One thing I love about analogue photography is how you can use different kinds of film to paint the world in different colors.
Don’t you love how different films give you different colors? Color negative can give you crisp and clear natural colors, redscale will give you fiery orange or sepia. I’ve seen purple hazes and delicate pastels in long expired film. And of course, cross processing can result in about every color of the rainbow. One of my favourite ways of exploring this richness in color is by comparing pictures of the same subject, made with different film.
Take for instance these pictures of the Taj Mahal. A beautiful building in itself, film can turn it into every color of the rainbow.
And it doesn’t have to be a beautiful building or object either. Even the boring old office block you look upon every day can become a colorful landmark.
But forget about buildings. Everyone knows the sky is blue, right? Wrong! The sky can be every color you want, from delicate pink to threatening green or apocalyptic red. Sure, and blue.
So the grass is also not green? You guessed right…
So forget about how things are in real life, grab some different films, and color the world!
I have always loved the idea of seeing my photos on stone and other natural materials. So, a few months ago, I began googling how it could be done. This is how I discovered (and fell in love with) liquid emulsion. Liquid emulsion is photographic emulsion which you can melt down and paint on any surface. You can then expose an image and develop it using traditional darkroom chemicals. In this article, I would like to explain the process a little, so that if you are also interested in giving this fun process a go, you can!
One of the things I like the most about the Minitar-1 Art lens is how sharp the focus can be when you shoot with a small aperture. So if you are one of those that like to shoot at night, get a tripod, add this to a late dark winter afternoon, and you will end up with a bunch of beautiful long exposures. This is what I did on my last trip to Europe.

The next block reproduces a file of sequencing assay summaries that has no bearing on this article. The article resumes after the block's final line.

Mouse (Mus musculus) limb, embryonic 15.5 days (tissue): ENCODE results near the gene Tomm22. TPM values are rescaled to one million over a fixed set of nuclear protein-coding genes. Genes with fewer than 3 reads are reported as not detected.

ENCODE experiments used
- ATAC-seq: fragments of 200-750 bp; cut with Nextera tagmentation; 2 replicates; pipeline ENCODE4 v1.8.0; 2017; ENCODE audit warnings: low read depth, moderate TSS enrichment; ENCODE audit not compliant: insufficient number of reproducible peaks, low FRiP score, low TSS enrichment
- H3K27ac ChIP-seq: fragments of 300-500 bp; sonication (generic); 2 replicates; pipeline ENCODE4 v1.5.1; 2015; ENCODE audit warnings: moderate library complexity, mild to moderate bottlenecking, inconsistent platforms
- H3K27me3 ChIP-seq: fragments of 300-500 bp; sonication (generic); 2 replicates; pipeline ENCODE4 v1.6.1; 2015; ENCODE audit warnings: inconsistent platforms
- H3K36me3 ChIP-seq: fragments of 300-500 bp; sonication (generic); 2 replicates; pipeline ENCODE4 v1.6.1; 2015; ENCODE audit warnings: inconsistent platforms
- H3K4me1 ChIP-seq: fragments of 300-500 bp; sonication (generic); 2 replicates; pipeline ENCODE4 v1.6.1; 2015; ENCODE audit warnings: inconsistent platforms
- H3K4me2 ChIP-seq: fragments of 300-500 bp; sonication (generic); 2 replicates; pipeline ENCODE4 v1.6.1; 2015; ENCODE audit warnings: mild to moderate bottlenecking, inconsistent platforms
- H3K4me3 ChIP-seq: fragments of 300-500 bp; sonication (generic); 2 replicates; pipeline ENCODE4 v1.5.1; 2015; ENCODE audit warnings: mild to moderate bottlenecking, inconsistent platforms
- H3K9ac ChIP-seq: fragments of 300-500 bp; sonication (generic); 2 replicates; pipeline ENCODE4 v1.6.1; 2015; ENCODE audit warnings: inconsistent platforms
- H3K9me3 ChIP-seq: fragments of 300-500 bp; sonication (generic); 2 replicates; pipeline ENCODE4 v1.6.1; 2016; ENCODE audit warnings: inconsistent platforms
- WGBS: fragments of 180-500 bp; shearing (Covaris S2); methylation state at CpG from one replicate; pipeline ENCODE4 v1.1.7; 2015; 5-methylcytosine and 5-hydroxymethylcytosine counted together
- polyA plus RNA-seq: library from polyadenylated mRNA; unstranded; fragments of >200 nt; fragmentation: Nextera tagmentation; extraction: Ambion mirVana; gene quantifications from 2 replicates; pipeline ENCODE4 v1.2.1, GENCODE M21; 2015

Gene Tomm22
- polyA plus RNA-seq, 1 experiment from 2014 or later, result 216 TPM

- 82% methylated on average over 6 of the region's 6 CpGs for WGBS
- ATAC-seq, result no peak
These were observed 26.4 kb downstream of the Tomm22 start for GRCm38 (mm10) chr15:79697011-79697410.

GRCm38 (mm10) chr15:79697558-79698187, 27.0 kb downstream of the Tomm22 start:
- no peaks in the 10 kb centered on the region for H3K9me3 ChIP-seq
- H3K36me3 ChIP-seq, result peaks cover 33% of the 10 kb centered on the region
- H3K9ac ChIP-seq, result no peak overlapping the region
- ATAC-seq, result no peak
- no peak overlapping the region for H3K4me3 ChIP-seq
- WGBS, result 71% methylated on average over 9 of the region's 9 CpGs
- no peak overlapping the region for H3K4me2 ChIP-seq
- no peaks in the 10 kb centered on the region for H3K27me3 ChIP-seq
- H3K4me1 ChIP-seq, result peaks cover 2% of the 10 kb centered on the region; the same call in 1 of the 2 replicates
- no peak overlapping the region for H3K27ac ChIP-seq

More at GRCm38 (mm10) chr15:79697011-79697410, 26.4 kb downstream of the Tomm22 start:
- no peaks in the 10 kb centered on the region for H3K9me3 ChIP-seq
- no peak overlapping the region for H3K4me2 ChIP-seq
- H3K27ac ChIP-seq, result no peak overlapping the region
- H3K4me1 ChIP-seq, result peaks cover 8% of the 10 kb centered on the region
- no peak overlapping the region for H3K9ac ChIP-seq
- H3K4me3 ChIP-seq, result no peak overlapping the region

Bernhard Rauscher's passion for light painting photography is as vibrant as his creations. His light paintings are either craftily executed renditions of things you see in everyday life, or fanciful abstract figures. He uses do-it-yourself devices made from water bottles and tinsel as light painting tools. Part of his collection of magical devices is the Pixelstick, which he talks about in this exclusive interview.
Browsing through the Lomography website, you can find a lot of redscale shots, which are all done on color negative films. I asked myself if it’s possible to redscale a slide or chrome film and then cross process it. (And yes, it is.) In this tipster I’m going to teach you how to create the bloodiest homemade redscale film I've ever come across.
Last week at Lomography NYC, we were lucky to have Emily Murphy of the garden design blog Pass the Pistil visit us for a special workshop. She talked abut how gardening is a different kind of analogue, and not that different from photography. Learn more here!
Because here’s the thing about film photography that I doubt a digital camera can give you: Permanence, photographs that truly and literally stay with you, not just in a physical form but also in your head and in your heart.
We're grateful for the overwhelming support from all our KickStarter backers. For those who were late to the party, we're happy to let you know that the Daguerreotype Achromat 2.9/64 Art Lens is now available for pre-order in the shop! Estimated delivery date slated for January 2017!
At first, Skyler only visited the Lomography website to take a look at sample photographs taken with different point-and-shoot cameras. Seeing the immense focus given by the community to film photography and experimentation, two things she absolutely loves, she immediately signed up and started her own LomoHome. In this interview, she talks about her go-to camera, the difference between digital and film photography and more.
It's human nature to be restless and imaginative. The real may be interpreted as what one sees or how one sees something. For the daydreamer, a scene from nature transforms into a canvas. Suddenly a field makes room for chemical coloring, all those anachronistic streaks that somehow look right. Or else, those beautiful colors amplified or subdued to their most pictorial shades. All in the world of trial-and-process film photography.
"Photography is a reflection of heart." These are the words of Martin Liu, a documentary, wedding and portrait photographer from Hong Kong. He believes that the photographer must understand the stories, experiences and values of his or her subjects to capture the different faces of love. To capture priceless moments for a smitten pair, he brings the Minitar-1 Lens to Mongolia for a one-of-a-kind shoot. Hear the story behind this shoot, and the rest of Martin Liu's journeys in this exclusive interview.